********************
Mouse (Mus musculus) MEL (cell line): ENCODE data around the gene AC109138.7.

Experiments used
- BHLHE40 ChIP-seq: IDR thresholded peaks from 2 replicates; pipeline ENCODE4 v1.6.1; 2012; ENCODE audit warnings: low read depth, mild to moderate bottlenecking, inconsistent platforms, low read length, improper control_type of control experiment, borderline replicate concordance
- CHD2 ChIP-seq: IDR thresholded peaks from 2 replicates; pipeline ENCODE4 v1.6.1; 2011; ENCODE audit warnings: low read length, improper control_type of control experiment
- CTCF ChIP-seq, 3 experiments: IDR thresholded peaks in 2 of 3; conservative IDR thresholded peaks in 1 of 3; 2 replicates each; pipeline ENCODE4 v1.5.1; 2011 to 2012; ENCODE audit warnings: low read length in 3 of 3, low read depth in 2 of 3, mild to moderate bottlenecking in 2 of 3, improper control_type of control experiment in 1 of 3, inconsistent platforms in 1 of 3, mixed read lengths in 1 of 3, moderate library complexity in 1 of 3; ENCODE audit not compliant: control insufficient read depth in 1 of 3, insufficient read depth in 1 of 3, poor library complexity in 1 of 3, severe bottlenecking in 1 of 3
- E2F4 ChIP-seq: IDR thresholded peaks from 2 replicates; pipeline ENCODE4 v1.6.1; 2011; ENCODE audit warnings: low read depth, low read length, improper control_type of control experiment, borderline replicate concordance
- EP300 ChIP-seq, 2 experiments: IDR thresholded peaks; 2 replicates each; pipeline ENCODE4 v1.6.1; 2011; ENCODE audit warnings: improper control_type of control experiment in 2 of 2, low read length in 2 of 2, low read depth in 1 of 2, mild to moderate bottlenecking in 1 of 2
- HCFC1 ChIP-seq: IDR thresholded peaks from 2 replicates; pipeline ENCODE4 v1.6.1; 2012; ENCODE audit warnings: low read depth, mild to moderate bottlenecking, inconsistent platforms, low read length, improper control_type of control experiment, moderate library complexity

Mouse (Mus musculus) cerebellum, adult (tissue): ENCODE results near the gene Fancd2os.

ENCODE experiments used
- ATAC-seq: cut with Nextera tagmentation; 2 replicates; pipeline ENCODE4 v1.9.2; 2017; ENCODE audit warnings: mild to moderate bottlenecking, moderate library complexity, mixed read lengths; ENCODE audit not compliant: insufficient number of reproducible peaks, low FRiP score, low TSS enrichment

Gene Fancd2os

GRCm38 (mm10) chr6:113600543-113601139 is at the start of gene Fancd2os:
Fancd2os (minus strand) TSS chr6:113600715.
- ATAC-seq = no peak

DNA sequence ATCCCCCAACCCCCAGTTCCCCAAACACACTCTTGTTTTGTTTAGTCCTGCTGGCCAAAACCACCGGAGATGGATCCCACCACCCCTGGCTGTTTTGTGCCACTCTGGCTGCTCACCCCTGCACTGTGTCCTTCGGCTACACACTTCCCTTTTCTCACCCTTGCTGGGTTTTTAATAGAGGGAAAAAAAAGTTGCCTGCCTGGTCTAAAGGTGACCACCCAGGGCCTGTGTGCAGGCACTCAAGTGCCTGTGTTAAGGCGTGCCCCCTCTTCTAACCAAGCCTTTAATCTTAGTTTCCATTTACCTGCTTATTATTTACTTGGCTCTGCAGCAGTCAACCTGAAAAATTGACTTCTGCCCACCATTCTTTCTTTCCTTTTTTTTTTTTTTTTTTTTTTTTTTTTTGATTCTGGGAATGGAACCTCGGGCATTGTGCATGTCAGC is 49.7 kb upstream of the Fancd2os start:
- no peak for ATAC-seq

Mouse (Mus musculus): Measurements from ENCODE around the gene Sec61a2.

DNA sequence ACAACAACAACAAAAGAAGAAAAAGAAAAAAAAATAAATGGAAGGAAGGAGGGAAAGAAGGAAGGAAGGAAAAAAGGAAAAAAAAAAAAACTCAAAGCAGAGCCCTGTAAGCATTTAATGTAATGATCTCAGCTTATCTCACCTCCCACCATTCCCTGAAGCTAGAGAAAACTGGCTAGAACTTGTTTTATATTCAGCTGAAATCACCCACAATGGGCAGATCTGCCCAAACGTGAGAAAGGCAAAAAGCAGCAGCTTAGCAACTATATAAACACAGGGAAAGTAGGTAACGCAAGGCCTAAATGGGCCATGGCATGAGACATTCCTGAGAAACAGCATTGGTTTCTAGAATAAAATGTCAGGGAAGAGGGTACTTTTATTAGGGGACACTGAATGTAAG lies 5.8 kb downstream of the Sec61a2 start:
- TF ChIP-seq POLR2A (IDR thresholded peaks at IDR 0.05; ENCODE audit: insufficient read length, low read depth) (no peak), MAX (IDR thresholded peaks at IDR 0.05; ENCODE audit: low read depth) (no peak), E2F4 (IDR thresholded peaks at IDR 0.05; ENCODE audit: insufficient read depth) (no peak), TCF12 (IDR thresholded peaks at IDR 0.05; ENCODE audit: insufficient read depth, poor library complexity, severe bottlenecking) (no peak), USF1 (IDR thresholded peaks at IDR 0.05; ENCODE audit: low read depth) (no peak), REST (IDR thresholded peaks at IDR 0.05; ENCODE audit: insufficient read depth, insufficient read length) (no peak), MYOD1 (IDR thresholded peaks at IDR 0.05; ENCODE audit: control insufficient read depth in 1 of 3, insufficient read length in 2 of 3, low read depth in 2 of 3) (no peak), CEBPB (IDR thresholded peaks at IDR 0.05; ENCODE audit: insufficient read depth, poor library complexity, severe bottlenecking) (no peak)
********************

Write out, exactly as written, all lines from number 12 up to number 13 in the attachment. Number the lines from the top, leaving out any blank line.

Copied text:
Gene Fancd2os

GRCm38 (mm10) chr6:113600543-113601139 is at the start of gene Fancd2os: